A dispirited Portola expedition returned to San Diego on 24th January 1770. Although it had travelled almost 1,500 kilometres and had encountered many Indians, the expedition failed to recognize Monterey even though it was set out on cartographers’ maps.
A sorry state greeted the expedition – one supply ship had been lost at sea, another had limped into port with many of its crew suffering from scurvy and Indians had attacked the camp (there were casualties on both sides). Portola was determined to return to Lower California unless another supply ship arrived.
Serra was aghast at the thought of leaving the mission and came to an agreement with Portola. He would lead the Company in a Novena to St Joseph to finish on his feast day, 19th March. If the ship didn’t arrive, San Diego would be abandoned. On 19th March, the soldiers began packing up for their departure on the following day but the ship arrived during the afternoon.
Re-supplied, Portola set out again and, this time, easily identified the bay at Monterey. Serra travelled on the supply ship to Monterey and, once the men and materials were ashore, a start was made on building the fort and Mission. The Mission was established on 3rd June 1770. The name chosen for the Mission was San Carlos Borromeo.
His expeditionary job completed, Portola handed over local authority to Lieutenant Pedro Fages and returned to Mexico City. Construction of the fort and Mission took twelve months.
Serra decided to move the Mission to the banks of the Carmel River, some eight kilometres from the fort. He wanted to be closer to the Indians. More importantly, he wanted the Indians to see that the Church was not totally subject to the military. Fages resented the move but could do nothing as Serra had higher permission.
Buildings were needed at the new site – a chapel, huts, a guardhouse for a few soldiers and, eventually workshops and a dormitory for the Indian girls. Although the name of San Carlos Borromeo was retained, the Mission was soon called “Carmel”.
In collaboration with Fages, it was Serra’s task to find sites for missions and to assign his friars. Four coastal sites between San Diego and Monterey had been considered – San Buenaventura, San Gabriel, San Luis Obispo and San Antonio de Padua. The names had already been approved by the Spanish authorities. Fages and several friars sailed to the new mission sites on 7th July 1771.
On the following day, Serra, with two friars and a small group of soldiers and helpers, set off on pack animals to find a site for Mission San Antonio in the Valley of the Oaks. Six days later, he found what he wanted. Serra hung bells from a tree and was so overcome with emotion that he rang them continuously. Drawn by the sound, a solitary Indian approached, much to Serra’s joy. Before the end of the day, the Indian returned with several companions.
Although they had to work together, relationships between Serra and Fages deteriorated. Fages wanted to be in charge of everything including the Missions and control of the missionaries. Matters came to such a point that, in October 1772, Serra undertook the tedious journey to Mexico City to meet with the new Viceroy to set out his concerns and to ask for the transfer of Fages away from the Missions. None of Serra’s concerns touched on person-to-person troubles. The Viceroy agreed with Serra’s submissions and Fages was transferred to other duties.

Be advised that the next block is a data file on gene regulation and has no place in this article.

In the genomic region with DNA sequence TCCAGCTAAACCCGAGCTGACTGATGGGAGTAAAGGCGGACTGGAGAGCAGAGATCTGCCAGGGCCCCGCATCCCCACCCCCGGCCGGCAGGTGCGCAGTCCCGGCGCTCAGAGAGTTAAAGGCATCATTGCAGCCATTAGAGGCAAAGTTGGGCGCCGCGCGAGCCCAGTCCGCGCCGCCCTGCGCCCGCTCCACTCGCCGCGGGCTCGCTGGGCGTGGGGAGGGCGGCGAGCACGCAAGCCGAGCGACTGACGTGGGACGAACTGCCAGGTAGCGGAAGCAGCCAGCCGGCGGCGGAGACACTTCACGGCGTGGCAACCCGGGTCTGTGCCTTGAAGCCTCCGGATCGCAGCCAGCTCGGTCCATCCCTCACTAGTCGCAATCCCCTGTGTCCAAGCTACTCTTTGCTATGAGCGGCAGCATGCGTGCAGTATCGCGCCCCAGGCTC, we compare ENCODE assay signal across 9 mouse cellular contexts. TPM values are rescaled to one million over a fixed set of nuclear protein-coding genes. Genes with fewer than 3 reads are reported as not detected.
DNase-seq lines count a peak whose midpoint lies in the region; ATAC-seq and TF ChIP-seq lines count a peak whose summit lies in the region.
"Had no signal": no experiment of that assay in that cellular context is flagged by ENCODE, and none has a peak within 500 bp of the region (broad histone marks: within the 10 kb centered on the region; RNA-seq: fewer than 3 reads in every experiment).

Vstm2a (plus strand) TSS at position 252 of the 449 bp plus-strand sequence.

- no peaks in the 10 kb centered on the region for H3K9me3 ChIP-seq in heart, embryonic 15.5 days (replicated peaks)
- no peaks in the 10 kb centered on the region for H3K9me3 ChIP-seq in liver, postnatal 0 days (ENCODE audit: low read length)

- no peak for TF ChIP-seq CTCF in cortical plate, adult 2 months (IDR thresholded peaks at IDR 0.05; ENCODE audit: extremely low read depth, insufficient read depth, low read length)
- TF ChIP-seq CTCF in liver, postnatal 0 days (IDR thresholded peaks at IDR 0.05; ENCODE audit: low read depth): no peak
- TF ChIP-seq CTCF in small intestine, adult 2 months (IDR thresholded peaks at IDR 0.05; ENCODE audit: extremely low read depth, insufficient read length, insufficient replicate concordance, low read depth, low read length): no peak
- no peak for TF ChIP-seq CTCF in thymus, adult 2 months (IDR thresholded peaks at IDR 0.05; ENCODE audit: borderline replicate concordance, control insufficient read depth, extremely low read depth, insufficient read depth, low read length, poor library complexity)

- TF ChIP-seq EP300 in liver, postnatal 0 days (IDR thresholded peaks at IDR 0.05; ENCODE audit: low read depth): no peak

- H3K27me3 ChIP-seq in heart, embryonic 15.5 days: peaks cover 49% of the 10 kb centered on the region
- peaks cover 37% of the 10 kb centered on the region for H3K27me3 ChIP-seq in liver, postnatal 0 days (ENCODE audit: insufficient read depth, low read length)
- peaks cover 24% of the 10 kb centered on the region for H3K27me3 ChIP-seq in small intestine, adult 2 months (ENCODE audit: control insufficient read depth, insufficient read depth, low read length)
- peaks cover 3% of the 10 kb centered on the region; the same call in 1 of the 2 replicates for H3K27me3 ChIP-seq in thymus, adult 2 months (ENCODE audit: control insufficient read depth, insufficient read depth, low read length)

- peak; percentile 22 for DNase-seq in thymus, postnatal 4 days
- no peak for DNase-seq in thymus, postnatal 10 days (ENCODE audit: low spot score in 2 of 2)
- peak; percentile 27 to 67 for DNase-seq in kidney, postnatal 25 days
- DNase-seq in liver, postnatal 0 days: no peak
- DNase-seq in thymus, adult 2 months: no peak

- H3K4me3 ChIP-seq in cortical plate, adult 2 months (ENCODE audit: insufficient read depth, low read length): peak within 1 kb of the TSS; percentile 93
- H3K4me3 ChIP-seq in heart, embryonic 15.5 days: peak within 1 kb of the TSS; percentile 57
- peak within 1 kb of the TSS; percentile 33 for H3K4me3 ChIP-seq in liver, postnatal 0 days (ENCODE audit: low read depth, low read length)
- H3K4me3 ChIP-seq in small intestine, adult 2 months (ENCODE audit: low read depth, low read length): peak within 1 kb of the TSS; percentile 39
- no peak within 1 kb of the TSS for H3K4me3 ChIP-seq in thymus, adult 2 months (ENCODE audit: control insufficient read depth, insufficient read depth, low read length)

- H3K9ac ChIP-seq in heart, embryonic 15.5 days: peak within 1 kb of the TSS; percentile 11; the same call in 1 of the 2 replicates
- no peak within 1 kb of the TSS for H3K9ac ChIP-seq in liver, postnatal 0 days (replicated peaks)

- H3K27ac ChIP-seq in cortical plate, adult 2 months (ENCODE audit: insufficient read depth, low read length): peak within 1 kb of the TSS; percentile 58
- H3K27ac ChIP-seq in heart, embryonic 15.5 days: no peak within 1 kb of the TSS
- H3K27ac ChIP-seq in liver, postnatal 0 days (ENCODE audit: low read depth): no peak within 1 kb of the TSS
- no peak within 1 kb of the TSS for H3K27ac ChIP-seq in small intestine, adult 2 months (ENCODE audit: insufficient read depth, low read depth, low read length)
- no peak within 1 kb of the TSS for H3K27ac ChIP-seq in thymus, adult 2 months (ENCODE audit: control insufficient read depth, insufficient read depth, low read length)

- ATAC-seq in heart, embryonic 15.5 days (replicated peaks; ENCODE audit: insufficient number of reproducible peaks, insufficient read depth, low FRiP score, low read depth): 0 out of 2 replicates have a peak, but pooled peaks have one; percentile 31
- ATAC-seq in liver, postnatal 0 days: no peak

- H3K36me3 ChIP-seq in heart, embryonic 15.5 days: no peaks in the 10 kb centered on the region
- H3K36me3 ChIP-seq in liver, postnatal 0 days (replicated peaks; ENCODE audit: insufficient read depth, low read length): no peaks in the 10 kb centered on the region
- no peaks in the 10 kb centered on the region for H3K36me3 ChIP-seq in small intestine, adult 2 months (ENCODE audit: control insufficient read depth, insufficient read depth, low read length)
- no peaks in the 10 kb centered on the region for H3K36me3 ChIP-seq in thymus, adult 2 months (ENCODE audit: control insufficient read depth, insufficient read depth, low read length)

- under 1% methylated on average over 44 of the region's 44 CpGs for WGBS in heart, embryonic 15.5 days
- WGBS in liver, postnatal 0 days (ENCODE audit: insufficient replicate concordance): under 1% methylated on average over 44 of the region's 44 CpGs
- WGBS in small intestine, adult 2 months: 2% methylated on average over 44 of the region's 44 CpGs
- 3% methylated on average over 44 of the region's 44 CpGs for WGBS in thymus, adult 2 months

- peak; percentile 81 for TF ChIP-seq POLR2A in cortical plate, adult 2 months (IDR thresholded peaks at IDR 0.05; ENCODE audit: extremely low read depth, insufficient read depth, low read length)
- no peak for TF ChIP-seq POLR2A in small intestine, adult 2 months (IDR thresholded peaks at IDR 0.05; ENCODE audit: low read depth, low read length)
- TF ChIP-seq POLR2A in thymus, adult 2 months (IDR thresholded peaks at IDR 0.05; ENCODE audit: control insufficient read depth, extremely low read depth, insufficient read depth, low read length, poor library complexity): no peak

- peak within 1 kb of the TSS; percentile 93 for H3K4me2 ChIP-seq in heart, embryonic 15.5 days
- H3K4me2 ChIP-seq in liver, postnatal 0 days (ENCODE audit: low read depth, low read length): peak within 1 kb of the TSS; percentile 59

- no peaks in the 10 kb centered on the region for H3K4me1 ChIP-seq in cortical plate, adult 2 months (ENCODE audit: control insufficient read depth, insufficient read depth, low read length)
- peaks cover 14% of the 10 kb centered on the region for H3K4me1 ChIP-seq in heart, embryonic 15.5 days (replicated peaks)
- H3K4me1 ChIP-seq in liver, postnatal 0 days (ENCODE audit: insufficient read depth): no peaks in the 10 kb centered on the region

A new Governor for the two Californias (Upper and Lower), Don Felipe de Neve, took up residence in Monterey on 3rd February 1777. Whilst he was an able enough man, the Governor became a thorn in Serra’s side. He interfered with Serra’s right to confer the Sacrament of Confirmation. The faculty for Serra to confer the Sacrament had been obtained from the San Fernando College through the Viceroy, the Archbishop and the Court of Spain. The Governor asked to see the original permission so that he could countersign it. Serra could only produce authenticated duplicate letters which the Governor refused to recognise.
It was two years before the dispute was settled in Serra’s favour. Despite the interference of the Governor, Fray Junipero visited each of the missions and fort churches between San Diego and San Francisco. He travelled over rough roads and was always in the company of a military guard. He eventually conferred the Sacrament of Confirmation on over 5,000 people, the vast majority of whom were Indians. Junipero was in his late sixties and weighed down with several infirmities.
Fray Junipero Serra died at Carmel Mission on 28th August 1784, just short of three months from his 71st birthday. The day before he died, he awoke at dawn to recite the Divine Office and, later, made his way painfully to the Church to receive Holy Communion. Back in his room, he spent the day quietly and the night sleepless, mostly on his knees. His funeral took place on the following day.
Several friars, some of Spain’s officials, many soldiers and sailors and a large number of Indians attended. In a show of love and devotion for their pastor, the Indians had come from near and far. Junipero’s remains were laid to rest in the sanctuary floor of the Carmel Mission Church.
Serra spent fifteen years in the Spanish Missions and, in that time, established nine missions: San Diego de Alcala (1769), San Carlos Borromeo de Carmelo, San Antonio de Padua and San Gabriel Arcangel (1771), San Luis Obispo de Tolosa (1772), San Juan Capistrano and San Francisco de Asis (1776), Santa Clara de Asis (1777) and San Buenaventura (1782).
Following Serra’s death, other twelve missions were established – Santa Barbara (1786), La Purisma Concepcion (1787), Nuestra Senora de la Soledad and Santa Cruz (1791), San Juan Bautista, San Jose, San Fernando Rey de Espana and San Miguel Arcangel (1797), San Luis Ray de Francia (1798), Santa Ines (1804), San Rafael Arcangel (1817) and San Francisco de Solano (1823).
Junipero Serra was beatified in Rome on 21st September 1988 and was canonised in September 2015 by Pope Francis in Washington DC. His feast day is celebrated on 1st July.